The Japanese manufacturer has made slow progress since its full works return to WSBK in 2020 with its current CBR1000RR-R challenger, which has only undergone minor upgrades in the interim.
Honda did homologate a refreshed version of its bike for the current season with revised cylinders, crankshaft, air filters, airbox, throttle body and brake calipers, with series regulations heavily restricting development outside such updates.
But a full 'evolution' version of the CBR1000RR-R in the mould of BMW's M1000RR or Kawasaki's 2021-spec ZX10-RR has yet to appear.
Honda team boss Leon Camier told Motorsport.com that the Japanese manufacturer will continue to try and extract the most from its existing bike concept for at least one more season in 2023.
"There won't be any new homologation next year," clarified Camier. "But for sure the reason to be in this championship for a lot of manufacturers is to develop their street bike. For us of course it's the same.
"Within the rules it's quite difficult to make big changes, the rules are quite constricted. But for sure [we have improved] many details. I can't name them, there are so many.
"There are some things can we do within the rules, like swingarms, links, triple clamps and engine work of course, the electronics have changed a lot, little details of the bike everywhere have improved."
Despite only bringing minor updates for 2022, an all-new rider line-up comprising rookies Iker Lecuona and Xavi Vierge combined with a switch to Showa suspension and Nissin brakes has yielded an upturn in form for Honda, with Lecuona sitting sixth in the standings at the halfway point of the year.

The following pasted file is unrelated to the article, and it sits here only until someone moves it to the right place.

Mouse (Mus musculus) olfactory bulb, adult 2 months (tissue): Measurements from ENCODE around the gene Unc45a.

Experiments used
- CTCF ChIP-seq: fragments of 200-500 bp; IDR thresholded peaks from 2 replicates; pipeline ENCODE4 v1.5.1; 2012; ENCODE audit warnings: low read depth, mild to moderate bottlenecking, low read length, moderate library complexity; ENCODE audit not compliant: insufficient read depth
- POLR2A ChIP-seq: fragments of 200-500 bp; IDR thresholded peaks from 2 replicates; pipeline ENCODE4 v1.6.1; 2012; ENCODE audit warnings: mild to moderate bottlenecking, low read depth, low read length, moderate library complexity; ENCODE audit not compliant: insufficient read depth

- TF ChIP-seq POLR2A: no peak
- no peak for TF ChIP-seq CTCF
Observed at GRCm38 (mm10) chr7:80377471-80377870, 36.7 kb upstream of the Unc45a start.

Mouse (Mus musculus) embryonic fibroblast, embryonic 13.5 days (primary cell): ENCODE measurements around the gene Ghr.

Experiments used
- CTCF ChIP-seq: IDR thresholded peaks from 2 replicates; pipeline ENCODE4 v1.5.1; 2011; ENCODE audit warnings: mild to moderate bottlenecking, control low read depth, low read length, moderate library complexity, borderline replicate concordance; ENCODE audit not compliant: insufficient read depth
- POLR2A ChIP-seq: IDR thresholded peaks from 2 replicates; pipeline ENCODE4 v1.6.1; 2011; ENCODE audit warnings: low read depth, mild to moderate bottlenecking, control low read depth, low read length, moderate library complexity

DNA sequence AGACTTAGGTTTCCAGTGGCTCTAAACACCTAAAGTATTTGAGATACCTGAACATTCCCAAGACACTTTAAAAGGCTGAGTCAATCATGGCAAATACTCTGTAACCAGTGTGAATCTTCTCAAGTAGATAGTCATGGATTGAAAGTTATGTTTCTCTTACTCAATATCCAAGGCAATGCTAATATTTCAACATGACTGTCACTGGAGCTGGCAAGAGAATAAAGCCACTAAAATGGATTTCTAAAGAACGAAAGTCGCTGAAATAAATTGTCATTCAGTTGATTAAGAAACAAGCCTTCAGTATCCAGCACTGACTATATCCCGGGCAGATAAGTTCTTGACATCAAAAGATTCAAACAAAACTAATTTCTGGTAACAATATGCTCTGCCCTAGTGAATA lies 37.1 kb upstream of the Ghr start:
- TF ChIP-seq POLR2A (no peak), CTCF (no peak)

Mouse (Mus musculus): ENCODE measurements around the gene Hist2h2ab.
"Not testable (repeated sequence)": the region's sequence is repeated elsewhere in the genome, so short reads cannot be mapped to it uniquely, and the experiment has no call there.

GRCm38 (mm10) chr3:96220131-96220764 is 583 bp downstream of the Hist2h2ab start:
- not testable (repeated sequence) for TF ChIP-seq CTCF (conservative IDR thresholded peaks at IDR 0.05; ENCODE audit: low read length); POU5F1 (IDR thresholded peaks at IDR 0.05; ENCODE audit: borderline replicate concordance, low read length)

Asked where Honda would be focusing its energies to improve its current package, Camier replied that "horsepower is not a problem" before elaborating: "Mainly on the turning side and the chassis side.
"There are a few parts involved in that; it's not just one area that creates turning from a bike," he added. "Turning is something we need to improve for sure and then refining a few other little details with grip and small things."
Early progress in Honda's WSBK return was hindered by the onset of the global coronavirus pandemic, which slowed down the rate of development while also disrupting the marque's testing plans.
However, Camier - who has made multiple visits to Japan this year to support Honda's successful Suzuka 8 Hours attack - says that with the country slowly opening up again, COVID-19 can no longer be used as an excuse for underperformance in WSBK.
"We've had our two main technicians from Japan from all season, and [Tetsuhiro] Kuwata-san, head of operations for HRC, has been to many races, so for us it's been more back to normal, for sure," he said.